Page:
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NEW YORK (Reuters Health) - While a shot to relieve labor pains is known to increase the time it takes for women to deliver babies, a new study says the increase may be longer than originally thought.
Researchers found some women who received epidural anesthesia during labor took more than two hours longer to deliver their child, compared to women who didn't get the pain reliever.
"The effect of epidural can be longer than we think and as long as the baby looks good and the women are making progress, we don't necessarily have to intervene (and perform a Cesarean section) based on the passage of time," Dr. Yvonne Cheng told Reuters Health.
She is the study's lead author and a specialist in maternal-fetal medicine at the University of California, San Francisco.
Cesarean sections, or c-sections, are now used for about one of every three births in the U.S., according to the Centers for Disease Control and Prevention. That's about 50 percent more than in the mid-1990s.
C-sections come with longer hospital stays and extra risks for mothers and babies.
Cheng and her colleagues write in Obstetrics and Gynecology that two common reasons for performing c-sections are that it appears labor has slowed and that the baby is not progressing through the birth canal.
Traditionally, doctors are taught that women who receive epidural anesthesia will take about an extra hour to complete the second stage of labor, which is the pushing part.
But the researchers write that it's unclear where the data for what's considered a "normal" labor came from and that the extra hour of labor is an average.
For the new study, they compared data from over 42,000 women who delivered their children at the University of California, San Francisco between 1976 and 2008. About half of the women received epidural anesthesia and the other half did not.
Specifically, the researchers were looking at the length of the second stage of labor at the 95th percentile, which is an extreme. That means 19 out of 20 women would complete that stage of labor within that time.
For women who had never had a child before and were in the 95th percentile for length of labor, the second stage took about three hours and 20 minutes to complete without anesthesia and five hours and 40 minutes with the shot.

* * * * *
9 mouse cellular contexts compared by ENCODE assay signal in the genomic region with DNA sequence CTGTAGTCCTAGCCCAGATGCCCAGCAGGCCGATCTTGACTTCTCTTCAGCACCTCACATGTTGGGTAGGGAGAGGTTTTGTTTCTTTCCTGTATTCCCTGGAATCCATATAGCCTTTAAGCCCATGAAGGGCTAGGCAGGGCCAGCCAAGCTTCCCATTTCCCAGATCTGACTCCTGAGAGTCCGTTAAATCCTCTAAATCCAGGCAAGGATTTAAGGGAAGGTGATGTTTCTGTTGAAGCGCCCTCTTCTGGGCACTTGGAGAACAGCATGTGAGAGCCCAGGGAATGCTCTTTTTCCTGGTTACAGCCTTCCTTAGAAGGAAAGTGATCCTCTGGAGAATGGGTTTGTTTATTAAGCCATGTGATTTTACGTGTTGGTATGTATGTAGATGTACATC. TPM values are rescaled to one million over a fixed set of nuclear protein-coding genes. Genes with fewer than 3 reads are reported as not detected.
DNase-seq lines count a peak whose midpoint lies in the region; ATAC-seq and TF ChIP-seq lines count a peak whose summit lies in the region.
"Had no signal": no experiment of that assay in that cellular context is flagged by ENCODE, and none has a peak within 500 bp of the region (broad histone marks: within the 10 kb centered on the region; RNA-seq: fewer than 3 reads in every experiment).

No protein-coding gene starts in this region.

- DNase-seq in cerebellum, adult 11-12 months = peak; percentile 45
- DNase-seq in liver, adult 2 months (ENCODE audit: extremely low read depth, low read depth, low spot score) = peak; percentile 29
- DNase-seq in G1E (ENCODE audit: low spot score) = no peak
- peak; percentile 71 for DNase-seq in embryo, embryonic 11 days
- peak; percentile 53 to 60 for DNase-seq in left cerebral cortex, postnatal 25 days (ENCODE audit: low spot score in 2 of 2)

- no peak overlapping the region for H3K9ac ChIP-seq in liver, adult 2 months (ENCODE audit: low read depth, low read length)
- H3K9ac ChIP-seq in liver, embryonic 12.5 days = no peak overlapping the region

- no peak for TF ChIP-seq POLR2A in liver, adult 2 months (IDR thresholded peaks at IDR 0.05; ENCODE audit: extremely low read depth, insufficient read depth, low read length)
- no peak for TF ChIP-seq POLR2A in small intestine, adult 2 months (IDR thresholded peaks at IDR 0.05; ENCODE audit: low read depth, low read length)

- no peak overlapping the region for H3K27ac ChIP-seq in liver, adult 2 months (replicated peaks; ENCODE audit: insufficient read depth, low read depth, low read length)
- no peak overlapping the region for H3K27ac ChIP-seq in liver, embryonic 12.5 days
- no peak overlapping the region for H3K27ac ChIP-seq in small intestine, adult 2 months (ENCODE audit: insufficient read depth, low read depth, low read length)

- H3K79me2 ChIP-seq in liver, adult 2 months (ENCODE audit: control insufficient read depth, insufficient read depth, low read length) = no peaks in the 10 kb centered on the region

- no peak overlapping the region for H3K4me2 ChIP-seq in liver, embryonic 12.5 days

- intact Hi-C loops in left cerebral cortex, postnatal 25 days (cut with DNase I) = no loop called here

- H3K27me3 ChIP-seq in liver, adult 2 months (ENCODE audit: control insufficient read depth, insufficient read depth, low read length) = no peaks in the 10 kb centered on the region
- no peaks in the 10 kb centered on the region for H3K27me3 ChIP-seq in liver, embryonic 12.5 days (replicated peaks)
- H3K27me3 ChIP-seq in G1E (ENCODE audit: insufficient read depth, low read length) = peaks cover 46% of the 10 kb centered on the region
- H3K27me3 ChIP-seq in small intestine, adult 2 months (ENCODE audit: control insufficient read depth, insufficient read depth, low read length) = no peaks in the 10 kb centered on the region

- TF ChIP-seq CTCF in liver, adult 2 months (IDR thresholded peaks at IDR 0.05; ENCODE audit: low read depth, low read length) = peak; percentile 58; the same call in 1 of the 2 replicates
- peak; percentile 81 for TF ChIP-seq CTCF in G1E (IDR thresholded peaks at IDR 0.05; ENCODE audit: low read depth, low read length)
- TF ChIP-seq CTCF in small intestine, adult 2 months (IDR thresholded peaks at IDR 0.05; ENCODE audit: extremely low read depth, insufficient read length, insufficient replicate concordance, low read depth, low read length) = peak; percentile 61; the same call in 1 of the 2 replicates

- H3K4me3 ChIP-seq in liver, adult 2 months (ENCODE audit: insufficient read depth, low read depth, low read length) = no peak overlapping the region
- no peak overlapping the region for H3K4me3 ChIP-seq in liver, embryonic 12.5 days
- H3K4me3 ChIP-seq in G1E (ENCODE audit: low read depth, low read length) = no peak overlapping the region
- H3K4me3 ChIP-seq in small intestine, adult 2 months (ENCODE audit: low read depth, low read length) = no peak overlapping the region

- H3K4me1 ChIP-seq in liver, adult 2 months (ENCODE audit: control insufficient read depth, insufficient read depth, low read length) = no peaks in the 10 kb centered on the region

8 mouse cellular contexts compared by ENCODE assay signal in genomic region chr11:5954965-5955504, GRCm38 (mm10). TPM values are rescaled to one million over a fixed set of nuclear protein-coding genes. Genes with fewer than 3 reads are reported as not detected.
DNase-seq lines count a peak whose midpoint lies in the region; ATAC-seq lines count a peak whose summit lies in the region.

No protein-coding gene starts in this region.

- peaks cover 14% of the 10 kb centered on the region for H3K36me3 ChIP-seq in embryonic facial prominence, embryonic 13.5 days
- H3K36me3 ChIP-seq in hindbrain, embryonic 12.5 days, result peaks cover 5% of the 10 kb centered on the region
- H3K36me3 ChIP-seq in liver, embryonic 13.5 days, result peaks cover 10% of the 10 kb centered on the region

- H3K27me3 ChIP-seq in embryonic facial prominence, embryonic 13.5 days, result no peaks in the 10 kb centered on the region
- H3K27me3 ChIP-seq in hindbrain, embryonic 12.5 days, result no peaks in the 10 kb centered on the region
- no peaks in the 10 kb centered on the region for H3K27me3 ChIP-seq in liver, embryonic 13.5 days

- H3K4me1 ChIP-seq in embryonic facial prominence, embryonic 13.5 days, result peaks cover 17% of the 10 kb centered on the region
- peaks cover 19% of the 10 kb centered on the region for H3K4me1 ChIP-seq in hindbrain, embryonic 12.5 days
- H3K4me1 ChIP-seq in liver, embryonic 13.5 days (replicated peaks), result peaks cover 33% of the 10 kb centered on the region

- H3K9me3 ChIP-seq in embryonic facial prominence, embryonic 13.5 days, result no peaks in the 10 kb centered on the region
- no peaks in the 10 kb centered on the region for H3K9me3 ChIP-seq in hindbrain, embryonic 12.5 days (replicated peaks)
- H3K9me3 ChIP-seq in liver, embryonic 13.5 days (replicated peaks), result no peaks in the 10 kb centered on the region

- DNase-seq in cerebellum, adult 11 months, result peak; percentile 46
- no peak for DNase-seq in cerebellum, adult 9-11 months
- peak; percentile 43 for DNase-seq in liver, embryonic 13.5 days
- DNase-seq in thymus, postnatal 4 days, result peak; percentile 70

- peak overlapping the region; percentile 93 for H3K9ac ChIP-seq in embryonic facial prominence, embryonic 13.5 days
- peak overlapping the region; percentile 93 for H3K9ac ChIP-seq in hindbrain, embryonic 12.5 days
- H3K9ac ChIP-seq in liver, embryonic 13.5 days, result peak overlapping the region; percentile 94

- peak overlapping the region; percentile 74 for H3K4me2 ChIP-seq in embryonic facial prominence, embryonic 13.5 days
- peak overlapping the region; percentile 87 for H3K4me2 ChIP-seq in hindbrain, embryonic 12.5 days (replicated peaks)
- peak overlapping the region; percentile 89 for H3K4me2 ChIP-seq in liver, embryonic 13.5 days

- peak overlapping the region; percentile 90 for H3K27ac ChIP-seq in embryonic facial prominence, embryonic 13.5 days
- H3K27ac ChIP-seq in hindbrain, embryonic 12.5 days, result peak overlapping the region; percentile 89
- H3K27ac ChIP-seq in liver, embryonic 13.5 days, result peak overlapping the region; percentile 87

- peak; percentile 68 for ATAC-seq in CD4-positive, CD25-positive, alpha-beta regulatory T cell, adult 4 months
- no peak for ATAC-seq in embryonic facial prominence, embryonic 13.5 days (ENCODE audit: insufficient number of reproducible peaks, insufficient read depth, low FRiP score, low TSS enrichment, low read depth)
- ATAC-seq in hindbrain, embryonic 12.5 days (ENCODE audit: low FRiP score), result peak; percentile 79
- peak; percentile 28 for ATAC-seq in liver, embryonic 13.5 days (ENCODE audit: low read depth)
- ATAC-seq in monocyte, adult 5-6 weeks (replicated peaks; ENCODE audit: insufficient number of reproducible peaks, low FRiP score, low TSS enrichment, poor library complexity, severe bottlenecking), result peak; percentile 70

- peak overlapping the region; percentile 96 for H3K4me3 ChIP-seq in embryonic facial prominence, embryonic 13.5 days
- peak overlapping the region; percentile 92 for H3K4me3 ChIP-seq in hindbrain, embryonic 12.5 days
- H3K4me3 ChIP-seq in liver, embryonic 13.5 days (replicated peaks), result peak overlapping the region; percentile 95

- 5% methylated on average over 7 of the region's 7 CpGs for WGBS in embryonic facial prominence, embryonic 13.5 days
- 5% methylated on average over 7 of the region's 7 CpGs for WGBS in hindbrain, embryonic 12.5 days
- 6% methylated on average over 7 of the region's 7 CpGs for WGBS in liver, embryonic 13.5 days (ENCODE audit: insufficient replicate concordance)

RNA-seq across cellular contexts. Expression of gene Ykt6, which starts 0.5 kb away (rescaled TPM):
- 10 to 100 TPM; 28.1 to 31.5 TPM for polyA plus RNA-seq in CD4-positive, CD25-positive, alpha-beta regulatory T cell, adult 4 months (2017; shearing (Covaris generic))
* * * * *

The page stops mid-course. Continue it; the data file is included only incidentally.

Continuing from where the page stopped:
Women who previously had a child, who usually have shorter labors to begin with, took about an hour and 20 minutes to complete the second stage of labor without anesthesia at the 95th percentile. That compared to four hours and 15 minutes with an epidural.
Overall, the researchers found the second stage of labor took about two hours longer at the 95th percentile when women got an epidural.
For women who have a more typical delivery, the epidural probably adds less time, Dr. Karin Fox said. "It's probably difficult to know for each individual patient," she told Reuters Health.
Fox is a specialist in maternal-fetal medicine at the Baylor College of Medicine and Texas Children's Hospital in Houston. She was not involved with the study.
While she said the results are not surprising, there may be reasons besides the epidural why some women's labors last longer.
She also said women shouldn't stay away from epidural anesthesia just because it will prolong labor. "There are many reasons for having an epidural," she said.
Dr. Christopher Glantz cautioned that although the health of babies in the epidural and non-epidural groups was similar, mothers tended to have more complications if they had longer labors.
Glantz was not involved with the study but is a high-risk pregnancy specialist at the University of Rochester Medical Center in New York.
"It would appear that the upper limit of what can be tolerated is greater than what was previously thought, which takes away some of the impetus to intervene (with c-section) in what appears to be a premature fashion," he said.
Cheng and her colleagues write that while doctors should not only rely on this paper to establish how long labors may last, these findings and previous research suggest current definitions are not sufficient.
"All the experts in the field should get together to look at the evidence that's out there and come up with informed definitions," Cheng said.
SOURCE: bit.ly/17GRJIo Obstetrics and Gynecology, online February 5, 2014.